Editor's note: CNN Contributor Bob Greene is a best-selling author whose books include "Late Edition: A Love Story" and "And You Know You Should Be Glad: A True Story of Lifelong Friendship."
(CNN) -- Graciousness can pay priceless dividends.
And it doesn't cost a thing.
You may have heard the story about what happened between White House adviser Valerie Jarrett and Four-star Army Gen. Peter Chiarelli at a recent Washington dinner.
As reported by the website Daily Caller, Jarrett, a longtime Chicago friend of President Obama, was seated at the dinner when a general -- later identified as Chiarelli, the No. 2-ranking general in the U.S. Army hierarchy, who was also a guest at the gathering -- walked behind her. Chiarelli was in full dress uniform.
Jarrett, apparently only seeing Chiarelli's striped uniform pants, thought that he was a waiter. She asked him to get her a glass of wine.
She was said to be mortified as soon as she realized her mistake, and who wouldn't be? But the instructive part of this tale is what Chiarelli did next.
Rather than take offense, or try to make Jarrett feel small for her blunder, the general, in good humor, went and poured her a glass of wine. It was evident that he wanted to defuse the awkward moment, and to let Jarrett know that she should not feel embarrassed.
As Chiarelli wrote in an e-mail to CNN Pentagon Correspondent Barbara Starr:
"It was an honest mistake that ANYONE could have made. She was sitting, I was standing and walking behind her and all she saw were the two stripes on my pants which were almost identical to the waiters' pants -- REALLY. She apologized and will come to the house for dinner if a date can be worked out in March."
Now, even if you've never met Chiarelli or followed him in the news, you have to be impressed with him after hearing that story. With his lofty rank in the military, he could have given Jarrett the deep freeze, reproached her and corrected her. But he poured her the wine -- "It was only good fun," he wrote to Starr -- and invited her to a meal at his home. He came out of the incident as a decent and magnanimous person.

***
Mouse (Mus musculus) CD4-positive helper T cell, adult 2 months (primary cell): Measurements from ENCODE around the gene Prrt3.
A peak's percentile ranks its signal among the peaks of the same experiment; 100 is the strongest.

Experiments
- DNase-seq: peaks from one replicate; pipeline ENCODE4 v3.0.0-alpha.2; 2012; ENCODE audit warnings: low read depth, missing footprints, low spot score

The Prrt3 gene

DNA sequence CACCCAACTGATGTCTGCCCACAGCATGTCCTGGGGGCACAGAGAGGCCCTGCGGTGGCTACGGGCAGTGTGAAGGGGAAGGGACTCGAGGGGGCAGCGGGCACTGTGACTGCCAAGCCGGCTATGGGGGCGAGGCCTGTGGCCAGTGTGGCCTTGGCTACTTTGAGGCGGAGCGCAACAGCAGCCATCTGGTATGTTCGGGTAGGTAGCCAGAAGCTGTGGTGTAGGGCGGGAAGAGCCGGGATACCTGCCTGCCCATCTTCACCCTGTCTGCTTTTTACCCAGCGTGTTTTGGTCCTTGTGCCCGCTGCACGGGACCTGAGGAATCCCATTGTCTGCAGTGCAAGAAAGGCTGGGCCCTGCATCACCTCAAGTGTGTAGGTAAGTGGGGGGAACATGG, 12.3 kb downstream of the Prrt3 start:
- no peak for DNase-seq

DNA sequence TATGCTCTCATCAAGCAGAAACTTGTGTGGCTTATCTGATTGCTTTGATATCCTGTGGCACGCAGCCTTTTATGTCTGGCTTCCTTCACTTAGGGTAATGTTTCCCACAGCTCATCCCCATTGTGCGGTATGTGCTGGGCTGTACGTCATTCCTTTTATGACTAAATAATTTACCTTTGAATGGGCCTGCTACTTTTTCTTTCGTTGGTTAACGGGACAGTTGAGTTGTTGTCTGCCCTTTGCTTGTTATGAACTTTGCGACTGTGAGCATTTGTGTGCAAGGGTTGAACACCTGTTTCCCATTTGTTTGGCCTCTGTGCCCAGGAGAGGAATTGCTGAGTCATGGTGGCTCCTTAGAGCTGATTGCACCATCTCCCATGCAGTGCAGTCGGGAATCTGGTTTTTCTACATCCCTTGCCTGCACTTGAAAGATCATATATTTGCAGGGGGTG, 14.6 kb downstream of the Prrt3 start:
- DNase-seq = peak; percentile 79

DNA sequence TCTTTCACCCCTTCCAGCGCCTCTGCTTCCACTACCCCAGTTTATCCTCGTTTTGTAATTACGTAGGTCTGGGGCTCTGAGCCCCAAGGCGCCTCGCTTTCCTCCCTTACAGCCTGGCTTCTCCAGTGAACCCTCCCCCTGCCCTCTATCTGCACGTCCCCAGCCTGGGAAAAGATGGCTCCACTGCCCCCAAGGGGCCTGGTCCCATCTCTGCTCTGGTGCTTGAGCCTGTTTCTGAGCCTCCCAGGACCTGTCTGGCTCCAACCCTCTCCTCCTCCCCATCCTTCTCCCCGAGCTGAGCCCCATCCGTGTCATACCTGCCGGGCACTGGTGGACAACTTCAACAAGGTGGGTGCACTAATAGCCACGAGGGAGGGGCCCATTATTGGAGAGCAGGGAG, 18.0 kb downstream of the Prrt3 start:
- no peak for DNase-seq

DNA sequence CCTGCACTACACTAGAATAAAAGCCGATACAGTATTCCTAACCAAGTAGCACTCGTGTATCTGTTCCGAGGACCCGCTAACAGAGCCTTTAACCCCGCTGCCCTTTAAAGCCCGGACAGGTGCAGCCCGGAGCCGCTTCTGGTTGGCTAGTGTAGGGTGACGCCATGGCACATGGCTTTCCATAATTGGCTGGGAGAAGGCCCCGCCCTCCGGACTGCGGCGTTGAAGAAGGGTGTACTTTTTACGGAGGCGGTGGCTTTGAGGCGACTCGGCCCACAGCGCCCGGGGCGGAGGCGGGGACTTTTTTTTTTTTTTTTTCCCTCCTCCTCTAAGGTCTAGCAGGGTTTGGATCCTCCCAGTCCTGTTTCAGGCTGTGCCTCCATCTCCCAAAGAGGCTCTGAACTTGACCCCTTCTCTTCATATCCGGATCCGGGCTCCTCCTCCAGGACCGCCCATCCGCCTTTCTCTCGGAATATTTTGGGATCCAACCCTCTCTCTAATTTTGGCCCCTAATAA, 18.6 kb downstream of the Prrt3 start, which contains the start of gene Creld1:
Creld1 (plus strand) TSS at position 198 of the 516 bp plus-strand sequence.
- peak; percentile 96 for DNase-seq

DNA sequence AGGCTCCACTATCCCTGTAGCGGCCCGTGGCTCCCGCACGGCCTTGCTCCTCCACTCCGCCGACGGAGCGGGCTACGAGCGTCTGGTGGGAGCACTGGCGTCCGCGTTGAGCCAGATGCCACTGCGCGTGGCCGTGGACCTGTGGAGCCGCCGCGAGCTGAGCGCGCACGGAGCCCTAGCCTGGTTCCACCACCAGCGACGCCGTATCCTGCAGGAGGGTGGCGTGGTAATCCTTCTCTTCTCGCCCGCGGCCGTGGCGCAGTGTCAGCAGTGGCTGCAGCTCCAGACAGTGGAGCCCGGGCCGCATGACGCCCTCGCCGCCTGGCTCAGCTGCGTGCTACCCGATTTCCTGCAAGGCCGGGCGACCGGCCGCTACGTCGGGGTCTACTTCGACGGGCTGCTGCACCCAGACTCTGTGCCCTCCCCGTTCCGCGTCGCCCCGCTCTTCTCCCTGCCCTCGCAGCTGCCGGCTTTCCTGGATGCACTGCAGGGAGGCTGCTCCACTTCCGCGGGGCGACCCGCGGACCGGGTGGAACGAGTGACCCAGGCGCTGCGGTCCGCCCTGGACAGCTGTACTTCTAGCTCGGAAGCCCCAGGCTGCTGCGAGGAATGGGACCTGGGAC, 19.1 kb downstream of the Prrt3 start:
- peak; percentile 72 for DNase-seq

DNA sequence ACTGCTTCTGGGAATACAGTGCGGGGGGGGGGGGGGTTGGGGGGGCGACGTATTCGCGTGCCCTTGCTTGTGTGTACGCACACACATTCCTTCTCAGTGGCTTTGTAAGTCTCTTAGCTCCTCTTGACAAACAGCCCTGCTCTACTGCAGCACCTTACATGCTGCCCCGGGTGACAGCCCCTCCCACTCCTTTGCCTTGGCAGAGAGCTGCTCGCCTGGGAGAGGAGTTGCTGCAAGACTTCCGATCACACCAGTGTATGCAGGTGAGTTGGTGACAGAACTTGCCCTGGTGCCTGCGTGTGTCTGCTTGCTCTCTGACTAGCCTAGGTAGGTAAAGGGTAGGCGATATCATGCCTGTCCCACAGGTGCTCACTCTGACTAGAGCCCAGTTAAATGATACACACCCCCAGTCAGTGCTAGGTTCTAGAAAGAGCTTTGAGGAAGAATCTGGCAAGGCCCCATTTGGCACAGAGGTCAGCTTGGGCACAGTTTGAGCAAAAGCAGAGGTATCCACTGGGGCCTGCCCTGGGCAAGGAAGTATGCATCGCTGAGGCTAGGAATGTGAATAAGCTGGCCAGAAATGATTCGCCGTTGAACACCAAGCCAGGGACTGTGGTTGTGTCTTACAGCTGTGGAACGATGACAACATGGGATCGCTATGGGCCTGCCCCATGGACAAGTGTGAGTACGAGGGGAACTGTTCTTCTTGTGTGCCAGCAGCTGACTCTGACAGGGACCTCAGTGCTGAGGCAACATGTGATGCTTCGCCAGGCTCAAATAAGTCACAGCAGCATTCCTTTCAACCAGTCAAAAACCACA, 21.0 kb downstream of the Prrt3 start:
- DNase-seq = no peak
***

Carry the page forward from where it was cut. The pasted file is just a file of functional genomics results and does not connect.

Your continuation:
It's easy to do, if you care about other people's feelings. Sportswriters who covered the National Basketball Association in the late 1980s and 1990s like to tell a story about Karl Malone, the great forward for the Utah Jazz. It seems that one day in the baggage-claim area of the Salt Lake City airport, a woman was trying to lift her bags from the carousel and, seeing Malone, who was there to pick up his brother from an arriving flight, mistook him for a skycap.
She asked him to carry her bags to her car.
Malone was a wealthy and world-famous athlete at the time. He could so easily have hurt the woman's feelings, rebuked her. But what did he do?
According to longtime Salt Lake Tribune sports reporter Steve Luhm, who covered the incident at the time and who confirmed it to me last week, Malone carried the woman's bags all the way to her car. Only when she reached for her purse to give him a tip did he in a friendly manner introduce himself and decline the offer.
One of the most indelible stories about a person going out of his way to avoid humiliating another person was told in Gay Talese's 1966 Esquire article "Frank Sinatra Has a Cold," widely considered to be perhaps the finest magazine profile ever written.
In the article, Talese described a party at the home of Sinatra's former wife, at which Sinatra, who maintained cordial relations with her, was acting as host. A young woman at the party, according to Talese, "while leaning against a table, accidentally with her elbow knocked over one of a pair of alabaster birds to the floor, smashing it to pieces."
Talese wrote that Sinatra's daughter Nancy, also a guest at the party, started to say: "Oh, that was one of my mother's favorite..."
"[B]ut before she could complete the sentence, Sinatra glared at her, cutting her off, and while 40 other guests in the room all stared in silence, Sinatra walked over, quickly with his finger flicked the other alabaster bird off the table, smashing it to pieces, and then put an arm gently around [the young woman] and said, in a way that put her completely at ease, 'That's OK, kid.' "
It can work the other way, too, and can be remembered just as long. I was once working on a profile of a famous singer, also for Esquire, and one evening we rode in his limousine to a concert hall. As he walked backstage he was stopped by a young, nervous and inexperienced usher with a clipboard who had been assigned to make certain everyone in the area was authorized. The usher asked the famous singer if he was the comedian who would open the show.
The singer did not speak to the young usher or make eye contact with him, but instead walked immediately over to a person in the management of the auditorium and demanded that the usher be dismissed.
The singer, in trying to make the young man who had made a mistake feel small, had only managed to make himself seem tiny. What Gen. Chiarelli did, though -- like Karl Malone, like Frank Sinatra -- was to demonstrate, instinctively and in an instant, what it means to be a big person.
The rest of us may never reach the exalted status of those three men. But kindness knows no social stratum. Every day, we're given the choice. Consideration? It's free of charge. It can echo forever.
The opinions expressed in this commentary are solely those of Bob Greene.